What exactly are the problems? To begin, Americans move a lot. Where you live at age 50 — when people typically start pre-paying for funerals — may not be where you’ll be living at the time of death. Unfortunately, when you move in the future, the way pre-paids work is that you forfeit much of the money.
Second, your end-of-life wishes may change over time. It used to be that only one in four people opted for cremation. That’s become about one in three in recent years.
Meanwhile, future projections show that cremation may soon become the dominant method of disposition, perhaps because a cremation can be much cheaper than a traditional burial.
Another problem has been outright theft of money by shady funeral home operators — despite state efforts to crack down on shenanigans. . . .
So what should you do? Clark prefers that you pre-plan (but not necessarily pre-pay) through a local non-profit memorial society. Visit Funerals.org for more info.
That link is to the FCA website.
To help understand better Clark Howard’s advice, it is instructive to look at what happens to the $2,255 the Neptune Society charges during their special promotion:
- $730 goes into a trust and is not touched until you die and the cremation is actually done;
- $1,051.11 (includes some state taxes) is taken outright by the Neptune society and the customer is given several items of merchandise when the contract is signed. That merchandise includes a wooden “memento chest” which houses a wooden urn, a photo keepsake, 25 “Thank You” cards, and a “Neptune Information Book,” all of which costs Neptune no more than about $200 wholesale. This means that Neptune can immediately pocket about $750 (the tax must be paid);
- $474 is allocated for the transportation plan, all of which, presumably, will be divided between MASA and Neptune at the sale of the pre-paid plan.
It appears, then, that at least half of the funds paid for the pre-arrangement contract can be spent by Neptune, perhaps years before it performs any service other than providing the merchandise to the purchaser. A purchaser of such prepaid services could lose a substantial amount of money if the purchaser’s plans change a year or two later.
However, Neptune does offer a unique benefit at no additional cost. If the purchaser has a child or grandchild who dies before that person’s 21st birthday, Neptune will provide an identical cremation for the deceased child or grandchild. It is difficult to find the data on deaths of those under 21 years of age in the U.S., but it is unlikely that this should be a major incentive for purchasing a pre-paid cremation, though it may have emotional appeal for some.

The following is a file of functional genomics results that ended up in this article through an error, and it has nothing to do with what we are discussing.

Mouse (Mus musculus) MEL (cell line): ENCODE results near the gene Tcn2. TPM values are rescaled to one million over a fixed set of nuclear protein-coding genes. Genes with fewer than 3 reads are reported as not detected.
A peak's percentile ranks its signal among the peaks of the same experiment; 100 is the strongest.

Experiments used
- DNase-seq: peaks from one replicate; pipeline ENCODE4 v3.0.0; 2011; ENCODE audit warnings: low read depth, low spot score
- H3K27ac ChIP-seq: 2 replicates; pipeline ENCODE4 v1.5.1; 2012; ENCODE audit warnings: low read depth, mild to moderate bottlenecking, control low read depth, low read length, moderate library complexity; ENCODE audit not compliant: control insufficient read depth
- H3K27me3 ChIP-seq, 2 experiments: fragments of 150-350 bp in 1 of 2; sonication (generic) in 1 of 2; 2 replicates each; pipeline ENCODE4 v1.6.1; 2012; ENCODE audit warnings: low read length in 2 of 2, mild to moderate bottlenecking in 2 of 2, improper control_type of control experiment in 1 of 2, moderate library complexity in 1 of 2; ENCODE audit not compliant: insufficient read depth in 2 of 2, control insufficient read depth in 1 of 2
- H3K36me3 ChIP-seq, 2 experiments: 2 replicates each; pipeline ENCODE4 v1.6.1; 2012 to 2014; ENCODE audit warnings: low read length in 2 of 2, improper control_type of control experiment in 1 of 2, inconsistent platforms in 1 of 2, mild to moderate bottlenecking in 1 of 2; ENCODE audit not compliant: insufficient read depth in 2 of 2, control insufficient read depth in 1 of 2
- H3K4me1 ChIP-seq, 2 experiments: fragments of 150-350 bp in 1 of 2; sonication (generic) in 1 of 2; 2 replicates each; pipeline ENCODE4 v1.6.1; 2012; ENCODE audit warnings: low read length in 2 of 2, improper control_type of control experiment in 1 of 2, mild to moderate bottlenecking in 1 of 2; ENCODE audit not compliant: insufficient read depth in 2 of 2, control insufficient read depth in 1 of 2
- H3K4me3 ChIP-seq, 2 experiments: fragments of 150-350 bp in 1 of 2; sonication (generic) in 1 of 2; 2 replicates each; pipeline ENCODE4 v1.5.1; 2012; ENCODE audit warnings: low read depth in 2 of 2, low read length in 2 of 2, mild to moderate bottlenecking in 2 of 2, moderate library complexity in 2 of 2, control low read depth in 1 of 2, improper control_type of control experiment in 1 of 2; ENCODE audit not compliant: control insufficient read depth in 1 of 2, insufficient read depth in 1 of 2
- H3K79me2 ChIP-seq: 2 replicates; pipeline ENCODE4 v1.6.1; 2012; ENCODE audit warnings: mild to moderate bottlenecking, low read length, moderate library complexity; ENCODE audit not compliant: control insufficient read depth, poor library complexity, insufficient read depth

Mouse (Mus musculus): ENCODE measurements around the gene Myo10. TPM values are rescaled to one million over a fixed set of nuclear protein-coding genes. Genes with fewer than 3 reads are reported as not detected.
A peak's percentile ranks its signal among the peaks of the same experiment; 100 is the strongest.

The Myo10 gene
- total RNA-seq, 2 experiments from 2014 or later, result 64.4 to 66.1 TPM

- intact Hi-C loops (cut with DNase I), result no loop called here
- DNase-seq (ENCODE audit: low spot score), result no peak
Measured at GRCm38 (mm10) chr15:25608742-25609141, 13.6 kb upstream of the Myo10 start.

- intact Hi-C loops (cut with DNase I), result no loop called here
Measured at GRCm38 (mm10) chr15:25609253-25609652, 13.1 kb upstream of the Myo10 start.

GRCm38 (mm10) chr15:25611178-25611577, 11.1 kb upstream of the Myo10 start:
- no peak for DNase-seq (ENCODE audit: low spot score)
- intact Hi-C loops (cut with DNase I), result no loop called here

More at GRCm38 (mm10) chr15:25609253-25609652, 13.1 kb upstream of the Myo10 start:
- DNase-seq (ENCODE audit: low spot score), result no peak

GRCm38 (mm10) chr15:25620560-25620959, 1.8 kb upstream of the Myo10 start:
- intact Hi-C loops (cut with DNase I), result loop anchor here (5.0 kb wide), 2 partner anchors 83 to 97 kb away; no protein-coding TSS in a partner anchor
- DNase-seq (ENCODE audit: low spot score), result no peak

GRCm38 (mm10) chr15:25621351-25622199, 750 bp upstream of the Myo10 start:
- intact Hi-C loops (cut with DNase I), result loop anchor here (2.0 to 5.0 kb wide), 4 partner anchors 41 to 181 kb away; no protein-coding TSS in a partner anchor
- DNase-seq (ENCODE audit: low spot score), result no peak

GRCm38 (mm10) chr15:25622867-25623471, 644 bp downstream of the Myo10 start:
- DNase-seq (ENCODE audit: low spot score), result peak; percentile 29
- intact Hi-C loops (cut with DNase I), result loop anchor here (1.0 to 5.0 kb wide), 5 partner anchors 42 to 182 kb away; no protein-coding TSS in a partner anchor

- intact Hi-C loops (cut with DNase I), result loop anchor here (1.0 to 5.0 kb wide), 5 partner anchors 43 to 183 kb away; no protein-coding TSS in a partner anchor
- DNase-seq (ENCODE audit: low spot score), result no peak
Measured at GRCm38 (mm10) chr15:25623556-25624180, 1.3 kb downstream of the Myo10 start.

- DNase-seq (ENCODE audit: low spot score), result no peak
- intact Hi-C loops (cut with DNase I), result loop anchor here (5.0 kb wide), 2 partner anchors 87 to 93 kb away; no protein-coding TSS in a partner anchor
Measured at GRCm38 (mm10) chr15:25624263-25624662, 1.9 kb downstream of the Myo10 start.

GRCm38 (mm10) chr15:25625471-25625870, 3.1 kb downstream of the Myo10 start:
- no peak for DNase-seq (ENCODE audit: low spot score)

The counselor made the customary pitch that paying in advance will give both me and my family peace of mind, and everything will be paid for. However, the contract identifies 12 items that may require additional payments at the time of death, such as placement of obituaries, flowers, and other service-related expenses. It is simply wrong to mislead families with a sales pitch that is belied by the very contract used in the transaction.
The total contract and related documents run to 13 pages, all of which need to be carefully reviewed. The counselor told me that Neptune gives customers a full 30 days to change their minds. However, I could find nothing about this 30-day rescission promise in any of the contract documents.
Neptune’s counselor offered another tidbit of false information, as well. He claimed that one of the funeral services in San Marcos required a casket for cremation, rather than the less expensive cardboard container used by Neptune. However, the price lists for all three funeral homes in San Marcos offer a cardboard container for Direct Cremation. Besides, both federal and state regulations bar funeral homes from requiring a casket for cremation.
The bottom line regarding pre-paid funeral and cremation contracts is the same today as it was 20 years ago when I started doing funeral consumer advocacy work. Only those in very unusual or special circumstances — someone with no family or friends to make disposition arrangements, or someone who is making final arrangements before becoming eligible for Medicaid — actually need to pre-pay for burial or cremation. As always — Buyer Beware!
[Lamar W. Hankins, a former San Marcos, Texas, city attorney, is also a columnist for the San Marcos Mercury. This article © Freethought San Marcos, Lamar W. Hankins. Read more articles by Lamar W. Hankins on The Rag Blog.]